Women in twentieth-century Northern Ireland

This is an examination of the attempts to regulate female sexuality in twentieth-century Northern Ireland from the 1900s to the 1960s. Using a range of archive material, it opens up areas of a previously neglected history, and contributes to social history, women's history and the history of sexuality. The study explores a range of women's experiences, from those involved in prostitution and suspected of having VD, to the anxieties generated by the behaviour of girls and young women in general, particularly on the arrival of US troops during the Second World War. The activities of organisations involved in protecting and preventing girls from ‘falling into sin’ are examined, and the book contains a new assessment of the Magdalen Asylums and discusses Northern Irish experience in the context of comparative studies of female sexual regulation elsewhere. It identifies certain common themes, including the increasing role of medical experts and medical legislation, but also the uniqueness of the experience of this part of Ireland. The book highlights the commonality of Protestant and Catholic attitudes, clearly seen in their reaction to the public health campaigns against VD and the provision of contraception.

The British Experience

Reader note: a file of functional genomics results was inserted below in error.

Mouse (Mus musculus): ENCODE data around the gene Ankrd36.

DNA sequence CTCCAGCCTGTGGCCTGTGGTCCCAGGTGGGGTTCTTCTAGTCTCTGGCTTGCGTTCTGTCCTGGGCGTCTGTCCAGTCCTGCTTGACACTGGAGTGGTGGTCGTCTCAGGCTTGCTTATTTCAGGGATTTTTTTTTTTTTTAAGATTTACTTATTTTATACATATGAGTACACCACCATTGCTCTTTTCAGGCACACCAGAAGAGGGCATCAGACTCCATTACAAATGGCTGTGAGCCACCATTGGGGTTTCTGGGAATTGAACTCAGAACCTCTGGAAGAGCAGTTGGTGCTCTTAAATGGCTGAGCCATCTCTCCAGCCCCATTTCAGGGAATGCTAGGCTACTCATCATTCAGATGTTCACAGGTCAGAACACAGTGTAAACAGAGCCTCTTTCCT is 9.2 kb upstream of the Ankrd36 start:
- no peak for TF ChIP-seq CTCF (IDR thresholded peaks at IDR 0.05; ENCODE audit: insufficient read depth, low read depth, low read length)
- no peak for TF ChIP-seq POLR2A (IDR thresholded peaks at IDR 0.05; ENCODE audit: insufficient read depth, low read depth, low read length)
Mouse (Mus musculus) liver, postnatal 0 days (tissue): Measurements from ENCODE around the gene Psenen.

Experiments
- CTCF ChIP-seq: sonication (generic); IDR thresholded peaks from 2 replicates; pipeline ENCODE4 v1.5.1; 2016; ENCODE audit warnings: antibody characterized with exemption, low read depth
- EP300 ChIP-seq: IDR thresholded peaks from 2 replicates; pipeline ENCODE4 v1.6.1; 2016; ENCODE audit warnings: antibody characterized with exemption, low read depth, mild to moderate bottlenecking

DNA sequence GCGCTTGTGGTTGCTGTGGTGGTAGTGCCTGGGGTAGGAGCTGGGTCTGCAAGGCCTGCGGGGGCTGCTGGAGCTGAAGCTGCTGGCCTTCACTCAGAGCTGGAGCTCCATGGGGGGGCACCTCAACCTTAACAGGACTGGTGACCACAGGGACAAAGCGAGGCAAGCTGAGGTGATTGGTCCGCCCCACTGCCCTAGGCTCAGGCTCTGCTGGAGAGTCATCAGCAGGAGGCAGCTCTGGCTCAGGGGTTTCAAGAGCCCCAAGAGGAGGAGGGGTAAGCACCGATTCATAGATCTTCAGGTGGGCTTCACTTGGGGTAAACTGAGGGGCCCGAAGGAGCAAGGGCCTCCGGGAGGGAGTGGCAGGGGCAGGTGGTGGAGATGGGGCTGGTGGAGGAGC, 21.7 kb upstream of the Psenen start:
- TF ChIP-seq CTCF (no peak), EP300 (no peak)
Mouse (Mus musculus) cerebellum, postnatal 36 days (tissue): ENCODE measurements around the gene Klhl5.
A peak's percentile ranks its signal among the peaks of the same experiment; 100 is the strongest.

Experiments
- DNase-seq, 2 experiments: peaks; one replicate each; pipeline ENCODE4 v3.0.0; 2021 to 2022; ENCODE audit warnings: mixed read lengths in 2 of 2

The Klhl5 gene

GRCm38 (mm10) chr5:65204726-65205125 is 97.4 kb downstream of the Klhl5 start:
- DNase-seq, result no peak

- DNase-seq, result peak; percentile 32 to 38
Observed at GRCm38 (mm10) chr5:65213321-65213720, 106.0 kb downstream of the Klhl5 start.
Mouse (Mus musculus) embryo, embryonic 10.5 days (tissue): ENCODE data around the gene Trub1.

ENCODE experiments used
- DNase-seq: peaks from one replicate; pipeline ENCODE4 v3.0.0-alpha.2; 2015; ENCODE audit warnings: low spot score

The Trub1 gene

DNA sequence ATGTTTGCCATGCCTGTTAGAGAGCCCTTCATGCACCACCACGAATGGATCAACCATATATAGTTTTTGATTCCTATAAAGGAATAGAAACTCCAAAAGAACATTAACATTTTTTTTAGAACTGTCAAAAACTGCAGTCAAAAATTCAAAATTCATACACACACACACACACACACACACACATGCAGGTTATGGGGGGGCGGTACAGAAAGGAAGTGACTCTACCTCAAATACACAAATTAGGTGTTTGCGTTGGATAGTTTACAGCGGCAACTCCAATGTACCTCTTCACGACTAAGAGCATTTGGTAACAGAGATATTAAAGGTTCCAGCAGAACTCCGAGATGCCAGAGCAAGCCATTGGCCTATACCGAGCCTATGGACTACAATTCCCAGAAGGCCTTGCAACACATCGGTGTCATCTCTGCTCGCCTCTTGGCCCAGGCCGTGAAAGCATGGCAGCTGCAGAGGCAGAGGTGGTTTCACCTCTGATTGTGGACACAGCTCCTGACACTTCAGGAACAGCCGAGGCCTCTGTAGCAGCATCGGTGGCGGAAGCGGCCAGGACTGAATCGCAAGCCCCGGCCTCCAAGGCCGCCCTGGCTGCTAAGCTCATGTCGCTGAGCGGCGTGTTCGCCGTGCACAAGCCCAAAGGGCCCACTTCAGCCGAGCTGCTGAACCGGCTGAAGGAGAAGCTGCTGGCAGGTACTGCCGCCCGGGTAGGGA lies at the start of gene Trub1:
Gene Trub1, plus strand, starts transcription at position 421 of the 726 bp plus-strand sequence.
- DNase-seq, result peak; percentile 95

Author: Ronald Hyam

This book tries to show how sexual attitudes and activities influenced the lives of the imperial elite as well as the subjects of empire. It begins with an examination of the nature of sexuality and of its influence on individuals. The book argues that sexual dynamics crucially underpinned the whole operation of British empire and Victorian expansion. Sexual needs can be imperative, and people will go to extraordinary lengths to satisfy them. The book considers the behaviour of members of the imperial ruling elite, and examines their attitude to marriage and the relationship between their private lives and service of the empire. It looks at sexual opportunity in some different types of imperial situation, both formal and informal, in an attempt to see how sexual interaction underpinned the operative structures of British expansion. As the keeping of mistresses was not uncommon in eighteenth-century Britain, the keeping of a mistress in British India became a well-established practice. Europeans in India could flirt outrageously, but they must not fall in love or marry. To keep the women free from disease, Indian prostitutes were admitted to the cantonments, to the lal bazar after medical examination and registration, where they were given periodical checks. Official reaction against sexual opportunism began in earnest with the Purity Campaign launched in 1869, which changed the visible face of British life and attitudes. Undoubtedly there was thereafter more decorum, more chastity, less opportunity and less fun.